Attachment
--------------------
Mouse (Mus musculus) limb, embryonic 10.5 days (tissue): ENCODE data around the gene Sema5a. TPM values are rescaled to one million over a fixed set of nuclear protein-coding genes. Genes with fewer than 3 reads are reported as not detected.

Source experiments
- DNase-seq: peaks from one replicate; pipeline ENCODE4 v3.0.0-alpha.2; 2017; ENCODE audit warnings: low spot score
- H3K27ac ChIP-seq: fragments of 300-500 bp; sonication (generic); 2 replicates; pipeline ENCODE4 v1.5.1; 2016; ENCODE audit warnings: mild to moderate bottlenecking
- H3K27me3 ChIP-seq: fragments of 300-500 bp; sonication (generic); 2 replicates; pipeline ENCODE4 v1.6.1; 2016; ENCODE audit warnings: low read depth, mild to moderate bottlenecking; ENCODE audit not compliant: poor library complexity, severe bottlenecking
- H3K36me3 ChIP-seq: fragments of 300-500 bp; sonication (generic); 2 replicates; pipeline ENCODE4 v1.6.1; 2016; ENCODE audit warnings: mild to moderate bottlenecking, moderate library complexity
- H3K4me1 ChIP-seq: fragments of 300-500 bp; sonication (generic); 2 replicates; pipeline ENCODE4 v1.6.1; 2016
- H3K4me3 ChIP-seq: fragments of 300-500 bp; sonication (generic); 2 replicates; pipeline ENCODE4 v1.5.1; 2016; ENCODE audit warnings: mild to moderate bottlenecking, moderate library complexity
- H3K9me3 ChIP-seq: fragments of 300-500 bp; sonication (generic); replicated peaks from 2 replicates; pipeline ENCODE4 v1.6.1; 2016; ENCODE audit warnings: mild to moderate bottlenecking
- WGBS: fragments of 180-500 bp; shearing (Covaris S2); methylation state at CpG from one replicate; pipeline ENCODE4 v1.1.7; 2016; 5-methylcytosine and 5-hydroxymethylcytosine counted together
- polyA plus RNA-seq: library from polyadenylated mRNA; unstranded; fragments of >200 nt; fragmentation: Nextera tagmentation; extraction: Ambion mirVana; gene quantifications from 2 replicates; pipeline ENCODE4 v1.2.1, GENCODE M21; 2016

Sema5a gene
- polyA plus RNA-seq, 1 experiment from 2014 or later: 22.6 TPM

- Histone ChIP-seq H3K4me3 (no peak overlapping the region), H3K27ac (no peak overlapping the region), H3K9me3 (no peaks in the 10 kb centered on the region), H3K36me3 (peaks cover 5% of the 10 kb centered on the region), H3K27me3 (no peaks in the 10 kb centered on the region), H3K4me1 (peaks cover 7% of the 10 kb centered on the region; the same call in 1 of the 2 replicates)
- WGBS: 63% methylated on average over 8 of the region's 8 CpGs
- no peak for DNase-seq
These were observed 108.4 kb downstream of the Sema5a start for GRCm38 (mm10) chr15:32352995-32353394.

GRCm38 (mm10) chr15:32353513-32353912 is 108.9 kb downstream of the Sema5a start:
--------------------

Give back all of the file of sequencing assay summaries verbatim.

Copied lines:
Mouse (Mus musculus) limb, embryonic 10.5 days (tissue): ENCODE data around the gene Sema5a. TPM values are rescaled to one million over a fixed set of nuclear protein-coding genes. Genes with fewer than 3 reads are reported as not detected.

Source experiments
- DNase-seq: peaks from one replicate; pipeline ENCODE4 v3.0.0-alpha.2; 2017; ENCODE audit warnings: low spot score
- H3K27ac ChIP-seq: fragments of 300-500 bp; sonication (generic); 2 replicates; pipeline ENCODE4 v1.5.1; 2016; ENCODE audit warnings: mild to moderate bottlenecking
- H3K27me3 ChIP-seq: fragments of 300-500 bp; sonication (generic); 2 replicates; pipeline ENCODE4 v1.6.1; 2016; ENCODE audit warnings: low read depth, mild to moderate bottlenecking; ENCODE audit not compliant: poor library complexity, severe bottlenecking
- H3K36me3 ChIP-seq: fragments of 300-500 bp; sonication (generic); 2 replicates; pipeline ENCODE4 v1.6.1; 2016; ENCODE audit warnings: mild to moderate bottlenecking, moderate library complexity
- H3K4me1 ChIP-seq: fragments of 300-500 bp; sonication (generic); 2 replicates; pipeline ENCODE4 v1.6.1; 2016
- H3K4me3 ChIP-seq: fragments of 300-500 bp; sonication (generic); 2 replicates; pipeline ENCODE4 v1.5.1; 2016; ENCODE audit warnings: mild to moderate bottlenecking, moderate library complexity
- H3K9me3 ChIP-seq: fragments of 300-500 bp; sonication (generic); replicated peaks from 2 replicates; pipeline ENCODE4 v1.6.1; 2016; ENCODE audit warnings: mild to moderate bottlenecking
- WGBS: fragments of 180-500 bp; shearing (Covaris S2); methylation state at CpG from one replicate; pipeline ENCODE4 v1.1.7; 2016; 5-methylcytosine and 5-hydroxymethylcytosine counted together
- polyA plus RNA-seq: library from polyadenylated mRNA; unstranded; fragments of >200 nt; fragmentation: Nextera tagmentation; extraction: Ambion mirVana; gene quantifications from 2 replicates; pipeline ENCODE4 v1.2.1, GENCODE M21; 2016

Sema5a gene
- polyA plus RNA-seq, 1 experiment from 2014 or later: 22.6 TPM

- Histone ChIP-seq H3K4me3 (no peak overlapping the region), H3K27ac (no peak overlapping the region), H3K9me3 (no peaks in the 10 kb centered on the region), H3K36me3 (peaks cover 5% of the 10 kb centered on the region), H3K27me3 (no peaks in the 10 kb centered on the region), H3K4me1 (peaks cover 7% of the 10 kb centered on the region; the same call in 1 of the 2 replicates)
- WGBS: 63% methylated on average over 8 of the region's 8 CpGs
- no peak for DNase-seq
These were observed 108.4 kb downstream of the Sema5a start for GRCm38 (mm10) chr15:32352995-32353394.

GRCm38 (mm10) chr15:32353513-32353912 is 108.9 kb downstream of the Sema5a start: